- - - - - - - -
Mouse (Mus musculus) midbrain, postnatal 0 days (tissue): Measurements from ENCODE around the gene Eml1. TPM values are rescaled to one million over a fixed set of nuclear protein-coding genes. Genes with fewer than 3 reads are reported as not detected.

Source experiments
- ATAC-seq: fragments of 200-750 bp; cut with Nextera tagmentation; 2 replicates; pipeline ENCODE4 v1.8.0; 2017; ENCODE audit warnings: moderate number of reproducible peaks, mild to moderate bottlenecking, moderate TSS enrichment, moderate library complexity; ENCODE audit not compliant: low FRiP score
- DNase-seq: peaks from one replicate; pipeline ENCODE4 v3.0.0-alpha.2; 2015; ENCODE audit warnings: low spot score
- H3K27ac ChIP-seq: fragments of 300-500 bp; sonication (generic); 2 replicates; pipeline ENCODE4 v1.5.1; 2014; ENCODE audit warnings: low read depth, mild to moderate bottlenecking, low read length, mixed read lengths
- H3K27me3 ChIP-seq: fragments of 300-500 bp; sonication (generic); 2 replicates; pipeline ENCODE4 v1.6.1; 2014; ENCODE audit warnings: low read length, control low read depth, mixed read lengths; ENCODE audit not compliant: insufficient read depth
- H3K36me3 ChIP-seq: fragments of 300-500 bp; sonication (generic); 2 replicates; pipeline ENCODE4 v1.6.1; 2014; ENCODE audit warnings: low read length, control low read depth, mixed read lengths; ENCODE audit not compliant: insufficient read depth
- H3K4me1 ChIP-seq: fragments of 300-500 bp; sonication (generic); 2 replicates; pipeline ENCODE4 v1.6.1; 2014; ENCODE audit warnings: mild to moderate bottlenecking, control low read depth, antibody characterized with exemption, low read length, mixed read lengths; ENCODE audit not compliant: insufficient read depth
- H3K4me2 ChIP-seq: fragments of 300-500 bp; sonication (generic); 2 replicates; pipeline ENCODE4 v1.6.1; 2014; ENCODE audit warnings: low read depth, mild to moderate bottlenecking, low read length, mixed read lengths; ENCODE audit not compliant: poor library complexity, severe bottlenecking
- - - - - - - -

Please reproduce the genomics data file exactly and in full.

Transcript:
Mouse (Mus musculus) midbrain, postnatal 0 days (tissue): Measurements from ENCODE around the gene Eml1. TPM values are rescaled to one million over a fixed set of nuclear protein-coding genes. Genes with fewer than 3 reads are reported as not detected.

Source experiments
- ATAC-seq: fragments of 200-750 bp; cut with Nextera tagmentation; 2 replicates; pipeline ENCODE4 v1.8.0; 2017; ENCODE audit warnings: moderate number of reproducible peaks, mild to moderate bottlenecking, moderate TSS enrichment, moderate library complexity; ENCODE audit not compliant: low FRiP score
- DNase-seq: peaks from one replicate; pipeline ENCODE4 v3.0.0-alpha.2; 2015; ENCODE audit warnings: low spot score
- H3K27ac ChIP-seq: fragments of 300-500 bp; sonication (generic); 2 replicates; pipeline ENCODE4 v1.5.1; 2014; ENCODE audit warnings: low read depth, mild to moderate bottlenecking, low read length, mixed read lengths
- H3K27me3 ChIP-seq: fragments of 300-500 bp; sonication (generic); 2 replicates; pipeline ENCODE4 v1.6.1; 2014; ENCODE audit warnings: low read length, control low read depth, mixed read lengths; ENCODE audit not compliant: insufficient read depth
- H3K36me3 ChIP-seq: fragments of 300-500 bp; sonication (generic); 2 replicates; pipeline ENCODE4 v1.6.1; 2014; ENCODE audit warnings: low read length, control low read depth, mixed read lengths; ENCODE audit not compliant: insufficient read depth
- H3K4me1 ChIP-seq: fragments of 300-500 bp; sonication (generic); 2 replicates; pipeline ENCODE4 v1.6.1; 2014; ENCODE audit warnings: mild to moderate bottlenecking, control low read depth, antibody characterized with exemption, low read length, mixed read lengths; ENCODE audit not compliant: insufficient read depth
- H3K4me2 ChIP-seq: fragments of 300-500 bp; sonication (generic); 2 replicates; pipeline ENCODE4 v1.6.1; 2014; ENCODE audit warnings: low read depth, mild to moderate bottlenecking, low read length, mixed read lengths; ENCODE audit not compliant: poor library complexity, severe bottlenecking